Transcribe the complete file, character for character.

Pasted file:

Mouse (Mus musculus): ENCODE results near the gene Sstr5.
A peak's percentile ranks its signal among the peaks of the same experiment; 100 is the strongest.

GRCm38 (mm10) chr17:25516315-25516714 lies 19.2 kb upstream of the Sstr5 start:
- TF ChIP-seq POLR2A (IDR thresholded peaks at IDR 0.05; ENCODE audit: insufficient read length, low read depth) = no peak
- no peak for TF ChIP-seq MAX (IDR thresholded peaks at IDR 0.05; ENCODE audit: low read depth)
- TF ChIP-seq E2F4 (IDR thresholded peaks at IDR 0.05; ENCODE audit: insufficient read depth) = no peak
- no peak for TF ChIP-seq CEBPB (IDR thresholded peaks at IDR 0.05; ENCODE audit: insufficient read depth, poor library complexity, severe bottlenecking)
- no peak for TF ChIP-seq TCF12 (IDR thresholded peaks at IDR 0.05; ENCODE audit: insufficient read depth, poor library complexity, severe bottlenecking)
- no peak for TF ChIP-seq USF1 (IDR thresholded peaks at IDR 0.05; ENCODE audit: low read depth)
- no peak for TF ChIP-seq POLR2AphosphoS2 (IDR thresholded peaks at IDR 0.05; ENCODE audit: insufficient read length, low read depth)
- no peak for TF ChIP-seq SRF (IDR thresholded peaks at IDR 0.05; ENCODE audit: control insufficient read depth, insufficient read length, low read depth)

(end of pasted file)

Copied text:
Mouse (Mus musculus): ENCODE results near the gene Sstr5.
A peak's percentile ranks its signal among the peaks of the same experiment; 100 is the strongest.

GRCm38 (mm10) chr17:25516315-25516714 lies 19.2 kb upstream of the Sstr5 start:
- TF ChIP-seq POLR2A (IDR thresholded peaks at IDR 0.05; ENCODE audit: insufficient read length, low read depth) = no peak
- no peak for TF ChIP-seq MAX (IDR thresholded peaks at IDR 0.05; ENCODE audit: low read depth)
- TF ChIP-seq E2F4 (IDR thresholded peaks at IDR 0.05; ENCODE audit: insufficient read depth) = no peak
- no peak for TF ChIP-seq CEBPB (IDR thresholded peaks at IDR 0.05; ENCODE audit: insufficient read depth, poor library complexity, severe bottlenecking)
- no peak for TF ChIP-seq TCF12 (IDR thresholded peaks at IDR 0.05; ENCODE audit: insufficient read depth, poor library complexity, severe bottlenecking)
- no peak for TF ChIP-seq USF1 (IDR thresholded peaks at IDR 0.05; ENCODE audit: low read depth)
- no peak for TF ChIP-seq POLR2AphosphoS2 (IDR thresholded peaks at IDR 0.05; ENCODE audit: insufficient read length, low read depth)
- no peak for TF ChIP-seq SRF (IDR thresholded peaks at IDR 0.05; ENCODE audit: control insufficient read depth, insufficient read length, low read depth)